Who was buried at Sutton Hoo? Who was so powerful in his lifetime to be interred with ceremony in a ship surrounded by so much golden splendour? According to the Venerable Bede in his "Ecclesiastical History", Raedwald, a Saxon "bretwalda", or king, ruled East Anglia in 616, although his power may have stretched as far north as the Humber. Interestingly Raedwald was the first East Anglian king to pay any heed to Christianity. Could this be the man?

Right: The famous Sutton Hoo helmet which along with many other original items is in the British Museum.

The site is now protected and a visitor centre allows people a glimpse into the past; the richness of the find; and, the incredible craftsmanship of the Saxon era. This skill is obviously in evidence in the Staffordshire Hoard and one feature of both sites is the presence of a helmet which with today’s technology can be shaped from small fragments.

The importance of Sutton Hoo is that the grave goods tell us a lot about the pattern of life in this darkest part of the Dark Ages in Britain. The style of the craftsmanship lets us draw conclusions about how strong were Saxon connections with rest of Europe both a strong Norse influence in East Anglia and trade ties to Gaul and the Mediterranean. The importance of the Staffordshire hoard is still being researched but it does include the largest number of military artefacts from this period ever found including parts of a helmet which are stunning.

The Saxon Helmet in Hanley Museum based on the findings at Hammerwich.

Mr. Harris described the craftsmanship of the items found at both sites and had to admit that his original theory for connecting the two sites may be mistaken. There are at least three theories which have been put forward as to the source of the Staffordshire Hoard. Firstly, that it was as the result of grave-robbing from Sutton Hoo. A robber pit dug in the 16th century had been sunk at the apparent centre, missing the real centre and the burial deposit by a narrow margin. Could the hoard have been stolen by digging up a number of mounds and hidden on the way to Wales? Mr. Harris believes there are too many ornate parts of swords for this to be the case.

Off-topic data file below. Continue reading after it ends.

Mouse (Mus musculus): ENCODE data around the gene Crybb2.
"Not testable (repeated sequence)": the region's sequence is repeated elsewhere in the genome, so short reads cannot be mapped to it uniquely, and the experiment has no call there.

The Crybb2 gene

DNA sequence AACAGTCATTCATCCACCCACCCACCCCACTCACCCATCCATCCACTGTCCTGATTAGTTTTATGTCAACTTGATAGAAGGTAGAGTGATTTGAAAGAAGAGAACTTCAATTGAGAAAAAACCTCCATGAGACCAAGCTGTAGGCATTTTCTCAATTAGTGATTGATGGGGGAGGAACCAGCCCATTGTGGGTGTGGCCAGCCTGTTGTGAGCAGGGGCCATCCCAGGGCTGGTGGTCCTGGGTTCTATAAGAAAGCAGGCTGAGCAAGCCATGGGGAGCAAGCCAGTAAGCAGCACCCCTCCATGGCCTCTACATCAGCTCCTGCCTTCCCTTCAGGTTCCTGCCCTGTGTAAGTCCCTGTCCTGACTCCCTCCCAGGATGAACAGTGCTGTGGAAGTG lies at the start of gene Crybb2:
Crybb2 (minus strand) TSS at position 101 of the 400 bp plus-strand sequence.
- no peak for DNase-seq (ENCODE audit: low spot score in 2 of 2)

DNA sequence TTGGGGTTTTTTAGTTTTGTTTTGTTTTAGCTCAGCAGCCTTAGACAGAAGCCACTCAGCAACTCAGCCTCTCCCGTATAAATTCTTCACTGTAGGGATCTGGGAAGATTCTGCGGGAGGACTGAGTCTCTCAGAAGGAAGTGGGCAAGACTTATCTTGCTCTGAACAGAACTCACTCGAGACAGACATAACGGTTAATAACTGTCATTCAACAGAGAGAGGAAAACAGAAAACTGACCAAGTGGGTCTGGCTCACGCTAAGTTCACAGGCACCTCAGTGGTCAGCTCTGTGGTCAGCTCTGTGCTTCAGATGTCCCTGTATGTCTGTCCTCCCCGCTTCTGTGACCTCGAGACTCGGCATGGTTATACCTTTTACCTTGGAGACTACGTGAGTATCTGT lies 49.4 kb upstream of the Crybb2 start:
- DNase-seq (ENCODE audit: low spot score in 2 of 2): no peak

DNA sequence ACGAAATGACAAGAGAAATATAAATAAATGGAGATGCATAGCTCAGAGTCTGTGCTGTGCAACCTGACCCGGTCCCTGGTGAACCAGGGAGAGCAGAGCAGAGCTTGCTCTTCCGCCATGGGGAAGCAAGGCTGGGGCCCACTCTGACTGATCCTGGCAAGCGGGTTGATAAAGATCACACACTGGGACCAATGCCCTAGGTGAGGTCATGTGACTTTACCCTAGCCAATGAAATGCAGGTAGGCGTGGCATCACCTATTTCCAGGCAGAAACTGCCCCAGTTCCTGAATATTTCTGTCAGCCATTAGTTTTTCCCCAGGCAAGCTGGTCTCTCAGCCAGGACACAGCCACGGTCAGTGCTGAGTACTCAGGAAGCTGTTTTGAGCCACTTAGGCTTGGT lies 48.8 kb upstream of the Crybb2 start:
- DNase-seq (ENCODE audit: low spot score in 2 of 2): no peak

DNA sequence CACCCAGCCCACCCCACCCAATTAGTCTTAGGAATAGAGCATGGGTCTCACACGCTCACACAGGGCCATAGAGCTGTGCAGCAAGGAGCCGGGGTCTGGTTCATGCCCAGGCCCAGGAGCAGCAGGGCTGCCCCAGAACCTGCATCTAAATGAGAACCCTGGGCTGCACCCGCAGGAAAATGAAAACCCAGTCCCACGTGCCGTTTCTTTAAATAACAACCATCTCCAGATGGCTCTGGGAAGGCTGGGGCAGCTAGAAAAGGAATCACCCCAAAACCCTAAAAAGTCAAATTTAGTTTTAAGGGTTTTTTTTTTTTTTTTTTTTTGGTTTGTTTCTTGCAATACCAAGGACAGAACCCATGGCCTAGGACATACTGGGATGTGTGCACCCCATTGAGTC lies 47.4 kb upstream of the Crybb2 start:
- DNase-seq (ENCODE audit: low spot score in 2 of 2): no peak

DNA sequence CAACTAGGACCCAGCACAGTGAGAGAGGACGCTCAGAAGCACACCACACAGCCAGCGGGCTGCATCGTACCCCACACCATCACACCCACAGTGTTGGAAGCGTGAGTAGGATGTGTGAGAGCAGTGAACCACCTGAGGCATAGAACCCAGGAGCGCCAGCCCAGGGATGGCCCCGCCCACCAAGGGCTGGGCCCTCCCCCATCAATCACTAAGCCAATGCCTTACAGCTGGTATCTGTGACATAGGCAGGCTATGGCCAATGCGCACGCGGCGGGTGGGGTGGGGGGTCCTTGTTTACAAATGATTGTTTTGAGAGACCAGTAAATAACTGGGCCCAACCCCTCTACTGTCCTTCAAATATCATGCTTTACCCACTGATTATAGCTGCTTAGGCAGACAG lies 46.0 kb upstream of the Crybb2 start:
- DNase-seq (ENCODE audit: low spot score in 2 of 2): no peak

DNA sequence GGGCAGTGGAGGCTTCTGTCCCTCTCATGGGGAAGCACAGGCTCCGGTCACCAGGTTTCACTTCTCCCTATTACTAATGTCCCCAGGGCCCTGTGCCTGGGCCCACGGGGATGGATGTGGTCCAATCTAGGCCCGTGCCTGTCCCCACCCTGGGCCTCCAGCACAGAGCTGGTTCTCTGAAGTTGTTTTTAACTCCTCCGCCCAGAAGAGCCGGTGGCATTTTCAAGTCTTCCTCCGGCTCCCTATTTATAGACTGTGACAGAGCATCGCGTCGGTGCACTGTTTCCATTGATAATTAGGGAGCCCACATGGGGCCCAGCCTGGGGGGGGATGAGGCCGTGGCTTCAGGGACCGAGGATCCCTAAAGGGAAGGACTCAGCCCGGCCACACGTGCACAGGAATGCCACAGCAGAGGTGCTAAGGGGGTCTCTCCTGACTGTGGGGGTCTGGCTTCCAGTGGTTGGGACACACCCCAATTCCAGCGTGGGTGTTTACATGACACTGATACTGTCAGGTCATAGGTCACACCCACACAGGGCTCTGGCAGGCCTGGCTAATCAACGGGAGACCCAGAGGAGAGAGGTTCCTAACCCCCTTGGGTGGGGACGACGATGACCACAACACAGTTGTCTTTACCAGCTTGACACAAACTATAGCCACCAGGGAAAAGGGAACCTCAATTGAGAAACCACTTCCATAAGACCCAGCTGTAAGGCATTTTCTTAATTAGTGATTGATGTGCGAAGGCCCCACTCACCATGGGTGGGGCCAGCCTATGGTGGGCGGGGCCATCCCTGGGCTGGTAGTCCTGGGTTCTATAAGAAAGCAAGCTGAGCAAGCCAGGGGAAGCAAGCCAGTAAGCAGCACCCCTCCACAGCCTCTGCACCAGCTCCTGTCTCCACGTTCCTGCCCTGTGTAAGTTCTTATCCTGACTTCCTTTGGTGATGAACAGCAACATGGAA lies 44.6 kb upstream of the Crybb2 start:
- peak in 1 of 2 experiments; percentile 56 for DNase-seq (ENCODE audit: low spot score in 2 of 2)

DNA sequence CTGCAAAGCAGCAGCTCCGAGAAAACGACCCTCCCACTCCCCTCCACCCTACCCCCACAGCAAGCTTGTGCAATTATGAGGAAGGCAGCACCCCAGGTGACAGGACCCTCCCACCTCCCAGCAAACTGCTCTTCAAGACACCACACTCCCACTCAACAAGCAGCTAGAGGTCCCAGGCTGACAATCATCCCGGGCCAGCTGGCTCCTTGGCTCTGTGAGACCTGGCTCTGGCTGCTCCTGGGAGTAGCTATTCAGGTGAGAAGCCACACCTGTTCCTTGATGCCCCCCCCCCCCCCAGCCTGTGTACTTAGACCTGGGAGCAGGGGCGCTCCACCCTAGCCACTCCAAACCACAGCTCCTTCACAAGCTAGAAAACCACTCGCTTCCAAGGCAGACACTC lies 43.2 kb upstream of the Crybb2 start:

Secondly, the hoard could be a collection of items recovered from a battlefield by the victorious side which were being stripped down ready to fashion new items. The workmanship is of the highest quality and no item would have been wasted. It is obvious from the find that the artisan skills were of the highest quality, so why dump the Hoard here - many miles from a village which had a workshop or community of craftsmen?

Thirdly, the Hoard was found on open scrubby heathland not far from a Roman road on what had been the border between the Danes in the East and the Mercians in the West. Could the hoard have been collected together to make a payment to the Danes to stop them harassing the Mercians? Could it be that it never arrived as the escort was attacked and the treasure abandoned to avoid its capture.

Mr. Harris explained that he intended to continue his research and find answers to this problem and other questions:

1. How the jewelled objects were made and on the skills required to produce them.

2. Where the raw material came from.

3. Whose body was buried in the ship at Sutton Hoo.

4. What was the truth about the Saxon invasion.

Unfortunately this would have to keep for another meeting and having answering a number of questions from the audience Mr. Machin thanked Mr. Harris for an enthralling and educational talk. The meeting then broke for tea and biscuits and many became Saxon warriors, trying on the helmet, lifting the heavy shield and brandishing the sword.

The Next Meeting of the Society will be held on Monday the 18th of February 2019 when the Speaker will be Mr. Peter Shreyhane with a talk on “ Biddulph Schools - a Lifetime of Education.”

Local and Family History for the Biddulph area